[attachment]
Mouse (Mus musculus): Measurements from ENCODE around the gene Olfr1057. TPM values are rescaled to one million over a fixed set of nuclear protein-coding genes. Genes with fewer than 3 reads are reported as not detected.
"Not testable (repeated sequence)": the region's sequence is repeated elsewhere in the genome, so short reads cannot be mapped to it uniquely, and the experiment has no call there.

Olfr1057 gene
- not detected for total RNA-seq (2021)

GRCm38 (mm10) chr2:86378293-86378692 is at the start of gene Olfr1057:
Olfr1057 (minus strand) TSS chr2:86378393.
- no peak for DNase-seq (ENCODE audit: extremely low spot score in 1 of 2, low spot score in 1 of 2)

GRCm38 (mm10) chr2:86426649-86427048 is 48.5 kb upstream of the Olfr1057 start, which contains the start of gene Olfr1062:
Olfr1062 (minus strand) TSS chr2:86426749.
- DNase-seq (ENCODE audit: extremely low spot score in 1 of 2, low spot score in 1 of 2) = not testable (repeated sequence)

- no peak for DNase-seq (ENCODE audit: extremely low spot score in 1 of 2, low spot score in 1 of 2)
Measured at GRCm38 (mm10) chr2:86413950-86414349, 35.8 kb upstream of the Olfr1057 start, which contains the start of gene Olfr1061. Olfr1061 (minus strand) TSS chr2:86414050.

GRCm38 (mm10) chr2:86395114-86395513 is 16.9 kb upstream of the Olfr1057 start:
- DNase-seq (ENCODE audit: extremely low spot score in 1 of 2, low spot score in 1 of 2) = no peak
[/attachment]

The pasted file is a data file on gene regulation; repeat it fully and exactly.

Mouse (Mus musculus): Measurements from ENCODE around the gene Olfr1057. TPM values are rescaled to one million over a fixed set of nuclear protein-coding genes. Genes with fewer than 3 reads are reported as not detected.
"Not testable (repeated sequence)": the region's sequence is repeated elsewhere in the genome, so short reads cannot be mapped to it uniquely, and the experiment has no call there.

Olfr1057 gene
- not detected for total RNA-seq (2021)

GRCm38 (mm10) chr2:86378293-86378692 is at the start of gene Olfr1057:
Olfr1057 (minus strand) TSS chr2:86378393.
- no peak for DNase-seq (ENCODE audit: extremely low spot score in 1 of 2, low spot score in 1 of 2)

GRCm38 (mm10) chr2:86426649-86427048 is 48.5 kb upstream of the Olfr1057 start, which contains the start of gene Olfr1062:
Olfr1062 (minus strand) TSS chr2:86426749.
- DNase-seq (ENCODE audit: extremely low spot score in 1 of 2, low spot score in 1 of 2) = not testable (repeated sequence)

- no peak for DNase-seq (ENCODE audit: extremely low spot score in 1 of 2, low spot score in 1 of 2)
Measured at GRCm38 (mm10) chr2:86413950-86414349, 35.8 kb upstream of the Olfr1057 start, which contains the start of gene Olfr1061. Olfr1061 (minus strand) TSS chr2:86414050.

GRCm38 (mm10) chr2:86395114-86395513 is 16.9 kb upstream of the Olfr1057 start:
- DNase-seq (ENCODE audit: extremely low spot score in 1 of 2, low spot score in 1 of 2) = no peak